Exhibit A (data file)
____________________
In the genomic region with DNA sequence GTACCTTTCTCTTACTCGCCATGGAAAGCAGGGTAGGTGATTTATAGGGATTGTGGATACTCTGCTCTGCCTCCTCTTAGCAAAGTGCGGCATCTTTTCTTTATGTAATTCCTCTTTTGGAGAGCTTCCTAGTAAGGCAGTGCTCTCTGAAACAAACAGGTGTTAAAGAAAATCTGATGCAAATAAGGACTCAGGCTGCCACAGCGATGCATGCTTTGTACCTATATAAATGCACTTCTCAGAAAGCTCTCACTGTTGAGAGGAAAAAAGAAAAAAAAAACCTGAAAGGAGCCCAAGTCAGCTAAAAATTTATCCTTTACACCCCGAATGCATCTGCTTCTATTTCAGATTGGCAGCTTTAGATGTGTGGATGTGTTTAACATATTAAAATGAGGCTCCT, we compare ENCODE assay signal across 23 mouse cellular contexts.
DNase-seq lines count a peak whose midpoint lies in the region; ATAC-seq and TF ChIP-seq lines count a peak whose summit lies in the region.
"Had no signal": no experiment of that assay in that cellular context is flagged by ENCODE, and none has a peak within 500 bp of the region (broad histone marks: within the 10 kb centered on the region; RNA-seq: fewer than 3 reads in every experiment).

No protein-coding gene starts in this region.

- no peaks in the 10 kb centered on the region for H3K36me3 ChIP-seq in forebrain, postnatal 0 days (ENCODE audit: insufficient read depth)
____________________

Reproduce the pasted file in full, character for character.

In the genomic region with DNA sequence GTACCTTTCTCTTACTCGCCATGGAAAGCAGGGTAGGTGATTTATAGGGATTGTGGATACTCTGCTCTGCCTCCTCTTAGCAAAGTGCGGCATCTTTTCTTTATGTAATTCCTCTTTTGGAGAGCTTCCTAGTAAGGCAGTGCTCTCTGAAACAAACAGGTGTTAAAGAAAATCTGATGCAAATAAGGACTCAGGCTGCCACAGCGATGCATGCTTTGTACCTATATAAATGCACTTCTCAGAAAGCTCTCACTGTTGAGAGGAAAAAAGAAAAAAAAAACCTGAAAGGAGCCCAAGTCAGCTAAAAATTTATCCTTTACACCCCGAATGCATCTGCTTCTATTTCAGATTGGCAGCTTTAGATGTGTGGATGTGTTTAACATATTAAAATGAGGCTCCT, we compare ENCODE assay signal across 23 mouse cellular contexts.
DNase-seq lines count a peak whose midpoint lies in the region; ATAC-seq and TF ChIP-seq lines count a peak whose summit lies in the region.
"Had no signal": no experiment of that assay in that cellular context is flagged by ENCODE, and none has a peak within 500 bp of the region (broad histone marks: within the 10 kb centered on the region; RNA-seq: fewer than 3 reads in every experiment).

No protein-coding gene starts in this region.

- no peaks in the 10 kb centered on the region for H3K36me3 ChIP-seq in forebrain, postnatal 0 days (ENCODE audit: insufficient read depth)